According to influenza expert Dr Atef Soliman, the main concerns for the Middle East with regards to pandemic influenza is that there are several subtypes of influenza including the H5N1 (highly pathogenic avian influenza) and, with the potential of reassortment between these subtypes, new strains may emerge for a new pandemic crisis.
Dr Soliman is scientific advisor at the Viral & Zoonotic Diseases Research Program, U.S. Naval Medical Research Unit 3, (NAMRU-3), in Caro Egypt, and he will be speaking at the 7th Middle East Healthcare-Associated Infections Conference.
Organised by Informa Exhibitions, the 7th Middle East Healthcare-Associated Infections Conference will take place as part the Abu Dhabi Medical Congress (ADMC), from 23-25 October, 2011, at the Abu Dhabi National Exhibition Centre (ADNEC). The three-day event will address specific needs and issues related to the challenges of working in infection prevention and control, and will cover topics such as national surveillance, hygiene education, epidemiology of MRSA, device-related infection, as well as pandemic influenza.
“Although the recorded mortality rate for pandemic influenza in the Middle East was lower than in Europe and the Americas, the relatively high morbidity in the Middle East is still a concern, particularly as we are still limited in terms of availability of the influenza vaccination,”
When looking at the preparedness for the next round of pandemic influenza, Dr Soliman feels that the awareness of officials and medical staff about the seriousness of pandemic is relatively high compared to the period before the 2009 pandemic.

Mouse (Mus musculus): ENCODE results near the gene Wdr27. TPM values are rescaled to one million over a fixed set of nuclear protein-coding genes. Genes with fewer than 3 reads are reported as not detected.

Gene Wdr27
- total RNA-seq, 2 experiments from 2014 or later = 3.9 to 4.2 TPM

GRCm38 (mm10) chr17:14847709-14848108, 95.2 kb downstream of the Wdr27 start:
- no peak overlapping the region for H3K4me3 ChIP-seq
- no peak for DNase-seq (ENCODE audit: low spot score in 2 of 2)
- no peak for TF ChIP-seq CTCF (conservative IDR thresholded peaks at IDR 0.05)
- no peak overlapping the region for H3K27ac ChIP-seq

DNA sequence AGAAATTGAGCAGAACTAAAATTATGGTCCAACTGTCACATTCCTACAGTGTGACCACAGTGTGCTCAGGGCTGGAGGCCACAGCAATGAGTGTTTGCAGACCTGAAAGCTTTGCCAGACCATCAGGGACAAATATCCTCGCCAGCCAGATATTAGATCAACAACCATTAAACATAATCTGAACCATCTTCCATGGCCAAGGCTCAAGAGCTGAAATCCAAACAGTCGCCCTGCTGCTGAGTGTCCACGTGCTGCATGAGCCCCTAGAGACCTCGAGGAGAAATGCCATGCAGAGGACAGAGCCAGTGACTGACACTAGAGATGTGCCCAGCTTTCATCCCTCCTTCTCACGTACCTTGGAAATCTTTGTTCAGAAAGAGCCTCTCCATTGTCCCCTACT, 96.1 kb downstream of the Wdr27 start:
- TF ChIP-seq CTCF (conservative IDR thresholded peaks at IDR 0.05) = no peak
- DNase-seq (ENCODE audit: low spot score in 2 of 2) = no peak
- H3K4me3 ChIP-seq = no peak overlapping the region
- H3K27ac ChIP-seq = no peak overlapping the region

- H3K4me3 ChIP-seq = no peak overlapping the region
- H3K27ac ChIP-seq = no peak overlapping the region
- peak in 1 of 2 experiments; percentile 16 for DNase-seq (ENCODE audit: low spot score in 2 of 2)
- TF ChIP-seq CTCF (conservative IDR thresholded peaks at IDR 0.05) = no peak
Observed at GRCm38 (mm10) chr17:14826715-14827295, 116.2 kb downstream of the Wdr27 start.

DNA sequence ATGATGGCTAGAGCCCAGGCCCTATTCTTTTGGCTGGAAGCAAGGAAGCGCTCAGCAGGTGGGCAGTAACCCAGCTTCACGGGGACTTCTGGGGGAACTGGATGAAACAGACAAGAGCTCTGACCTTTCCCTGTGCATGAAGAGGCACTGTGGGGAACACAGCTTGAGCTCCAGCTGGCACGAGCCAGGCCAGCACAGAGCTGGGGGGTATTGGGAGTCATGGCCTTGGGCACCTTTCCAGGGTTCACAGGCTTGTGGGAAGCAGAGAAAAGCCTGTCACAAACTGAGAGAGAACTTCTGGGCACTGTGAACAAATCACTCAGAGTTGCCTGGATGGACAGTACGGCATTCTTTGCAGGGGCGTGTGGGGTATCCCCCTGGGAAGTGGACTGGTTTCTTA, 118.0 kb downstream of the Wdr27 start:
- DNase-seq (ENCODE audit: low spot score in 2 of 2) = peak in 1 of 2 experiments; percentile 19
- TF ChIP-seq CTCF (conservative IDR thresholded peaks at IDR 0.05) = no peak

“Preparedness plans were implemented to a great extent in some Middle Eastern countries and valuable insight on how to deal with a real situation has been gained. Biosafety and biosecurity should be enhanced and focused on in the upcoming period,” adds Dr Soliman.
To minimise the risk of such outbreaks in the future, Dr Soliman says that awareness of vaccination efficiency in the protection against the current circulating viruses including the pandemic strain should be emphasised.
“Preparedness including sustained influenza surveillance for the early detection of mutant or reasserted strains or the detection of unexpected more severe symptoms or mortality rates should be on the priority list,” he says.
The Abu Dhabi Medical Congress is the fastest growing healthcare event in the region, attracting more than 5,000 healthcare professionals in 2010, a growth of 19% compared to 2009. ADMC continues to attract an audience of high-level decision makers, a comprehensive and targeted conference programme across four sectors (Primary Healthcare, Emergency, Rehabilitation as well as Patient Safety) and local government support from the Health Authority - Abu Dhabi.
Running for the second time at ADMC, the three-day Nursing Conference will focus on providing nurses with an educational event to highlight the importance of nurses in each healthcare facility department following the theme 'Valuing the Role of the Nurse in the UAE'.
For information about the ADMC, please call +971 3365161 or visit www.abudhabimed.com.
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